and manages not to offend your sensibilities about that stuff,
while at the same time creating these really kind of luminous,
luminous, luminous stories. There are maybe two or three living
American writers who I think are just absolutely capital-G-great,
and she's one of them. Let's just have the whole thing be about
her. You'd be better off telling your readers about her than about
me.

Her story "Levitation" has a really cool tension between the
characters' lives and the characters' writing.

Writing about writing is fascinating and pregnant, and writing
about writing versus writing about life -- the more you look at
it, the more the distinctions collapse. On the other hand, writing
about writing can very easily collapse into a pose and a game.
You're just turning a crank on a certain kind of mechanism. And if
I'm talking about some of the ways that it seems to me irony kind
of afflicts us, I'm talking about strategic uses that we've put to
it to make hard things easier for us.

Let's talk about Infinite Jest -- the title first of all. It's
Shakespeare, but there's this feeling that "Infinite Jest" also
just means "Big Joke."

Well, it's supposed to be a long encomium to the dead father. But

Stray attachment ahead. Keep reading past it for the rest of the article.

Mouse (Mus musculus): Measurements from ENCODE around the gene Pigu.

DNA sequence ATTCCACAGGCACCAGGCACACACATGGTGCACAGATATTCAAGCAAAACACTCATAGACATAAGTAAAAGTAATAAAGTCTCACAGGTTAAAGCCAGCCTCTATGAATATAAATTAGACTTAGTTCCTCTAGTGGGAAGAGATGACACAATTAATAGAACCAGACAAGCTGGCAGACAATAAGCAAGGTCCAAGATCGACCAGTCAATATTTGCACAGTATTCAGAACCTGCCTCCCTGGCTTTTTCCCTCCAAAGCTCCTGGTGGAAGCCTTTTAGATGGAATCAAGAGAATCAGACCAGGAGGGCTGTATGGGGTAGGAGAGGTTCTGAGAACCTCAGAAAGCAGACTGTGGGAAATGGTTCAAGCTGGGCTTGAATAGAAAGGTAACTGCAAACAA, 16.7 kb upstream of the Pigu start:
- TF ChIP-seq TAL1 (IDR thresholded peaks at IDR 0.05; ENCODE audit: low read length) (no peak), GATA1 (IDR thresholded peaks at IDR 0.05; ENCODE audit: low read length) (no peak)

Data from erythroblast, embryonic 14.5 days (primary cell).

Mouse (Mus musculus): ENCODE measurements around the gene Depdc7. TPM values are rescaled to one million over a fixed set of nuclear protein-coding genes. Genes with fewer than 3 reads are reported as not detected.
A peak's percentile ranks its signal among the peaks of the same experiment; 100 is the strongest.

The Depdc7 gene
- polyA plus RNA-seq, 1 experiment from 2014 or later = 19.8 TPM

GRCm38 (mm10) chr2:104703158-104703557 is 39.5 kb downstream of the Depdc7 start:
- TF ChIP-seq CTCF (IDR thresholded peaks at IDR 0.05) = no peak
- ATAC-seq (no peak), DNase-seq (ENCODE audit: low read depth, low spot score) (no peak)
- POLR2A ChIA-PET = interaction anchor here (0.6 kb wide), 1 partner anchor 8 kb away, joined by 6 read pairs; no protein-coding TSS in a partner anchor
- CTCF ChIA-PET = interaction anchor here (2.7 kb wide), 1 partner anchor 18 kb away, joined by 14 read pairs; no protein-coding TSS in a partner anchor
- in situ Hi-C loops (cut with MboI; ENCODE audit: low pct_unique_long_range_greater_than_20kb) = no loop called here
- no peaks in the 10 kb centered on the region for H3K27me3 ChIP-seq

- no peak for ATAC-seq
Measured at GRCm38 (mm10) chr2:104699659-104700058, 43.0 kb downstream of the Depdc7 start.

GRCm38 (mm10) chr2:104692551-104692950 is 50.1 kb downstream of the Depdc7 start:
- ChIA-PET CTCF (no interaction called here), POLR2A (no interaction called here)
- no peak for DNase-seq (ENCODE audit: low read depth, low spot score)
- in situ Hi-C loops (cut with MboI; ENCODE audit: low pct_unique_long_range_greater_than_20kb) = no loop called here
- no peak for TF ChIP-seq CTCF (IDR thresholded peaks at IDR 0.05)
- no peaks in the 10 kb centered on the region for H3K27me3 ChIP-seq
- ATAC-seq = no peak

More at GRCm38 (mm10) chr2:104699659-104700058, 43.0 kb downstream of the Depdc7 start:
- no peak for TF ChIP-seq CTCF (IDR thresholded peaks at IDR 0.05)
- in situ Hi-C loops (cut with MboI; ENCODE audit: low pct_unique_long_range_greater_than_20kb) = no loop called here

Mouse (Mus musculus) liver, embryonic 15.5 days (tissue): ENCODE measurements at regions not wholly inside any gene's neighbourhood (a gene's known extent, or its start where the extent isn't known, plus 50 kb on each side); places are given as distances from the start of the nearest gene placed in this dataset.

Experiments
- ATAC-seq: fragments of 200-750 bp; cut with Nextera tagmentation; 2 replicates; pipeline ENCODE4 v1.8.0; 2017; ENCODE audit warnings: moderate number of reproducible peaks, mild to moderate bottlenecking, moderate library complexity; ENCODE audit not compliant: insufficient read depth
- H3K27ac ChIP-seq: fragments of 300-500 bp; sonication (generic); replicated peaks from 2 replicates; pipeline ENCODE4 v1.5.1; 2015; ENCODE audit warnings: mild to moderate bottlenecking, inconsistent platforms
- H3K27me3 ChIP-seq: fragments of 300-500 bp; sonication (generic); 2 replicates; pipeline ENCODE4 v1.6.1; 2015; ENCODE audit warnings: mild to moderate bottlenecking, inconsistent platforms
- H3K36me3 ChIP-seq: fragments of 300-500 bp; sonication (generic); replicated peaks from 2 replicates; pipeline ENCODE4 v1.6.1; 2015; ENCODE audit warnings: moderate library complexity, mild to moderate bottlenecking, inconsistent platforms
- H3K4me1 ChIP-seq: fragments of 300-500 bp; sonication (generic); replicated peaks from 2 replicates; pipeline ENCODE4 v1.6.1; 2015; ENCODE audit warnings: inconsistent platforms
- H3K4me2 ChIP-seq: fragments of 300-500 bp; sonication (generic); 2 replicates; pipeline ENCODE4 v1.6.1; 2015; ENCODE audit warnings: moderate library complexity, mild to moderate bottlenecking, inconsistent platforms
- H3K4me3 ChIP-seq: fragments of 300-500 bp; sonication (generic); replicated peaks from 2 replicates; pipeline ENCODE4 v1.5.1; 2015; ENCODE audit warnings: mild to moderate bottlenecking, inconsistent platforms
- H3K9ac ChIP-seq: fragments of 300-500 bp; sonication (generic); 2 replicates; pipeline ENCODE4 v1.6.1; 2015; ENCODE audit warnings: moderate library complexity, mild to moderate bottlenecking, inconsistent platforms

part of the book is about a culture deciding that the meaning of
life consists in experiencing as much pleasure as much of the time
as possible and what are the implications of that. So it's
multivalent, but it's not particularly profound. I'm not very good
at titles.

The question about art and entertainment -- are these things that
make us human, or are these things that degrade us, like they do
to the people who watch the movie Infinite Jest?

Let's put it this way. Say you've got really serious art, and it
takes really hard work, whether it's painting or music or
literature. That stuff's not fun in the way commercial
entertainment is fun. I mean fun -- like eating a Twinkie. It's
like slipping into a warm bath after a hard day. It's an escape.
It's a relaxation. And that's fine, and that's entirely
appropriate. The danger comes when the escape becomes the
overriding purpose. And one of the ways it seems that television
has affected me is that my expectation for the amount of fun and
pleasure to work -- that ratio is very different than they are for
my parents. I think my pain threshold is lower. My expectations
are higher. My level of resentment at having to do anything I
don't particularly want to do that isn't pleasurable is higher. I
think a certain amount of that comes from the fact that for six
hours a day I receive certain messages -- you know, 'relax, we're
going to give to you, you don't have to give anything back, all
you need to do is every so often go and buy this product.' But
animals have fun. My dogs play. And watching them play -- there's
a purity of intent and a lack of self-consciousness that I wish I
could achieve when I was experiencing pleasure. But Plato and John
Stuart Mill both take books to talk about different types of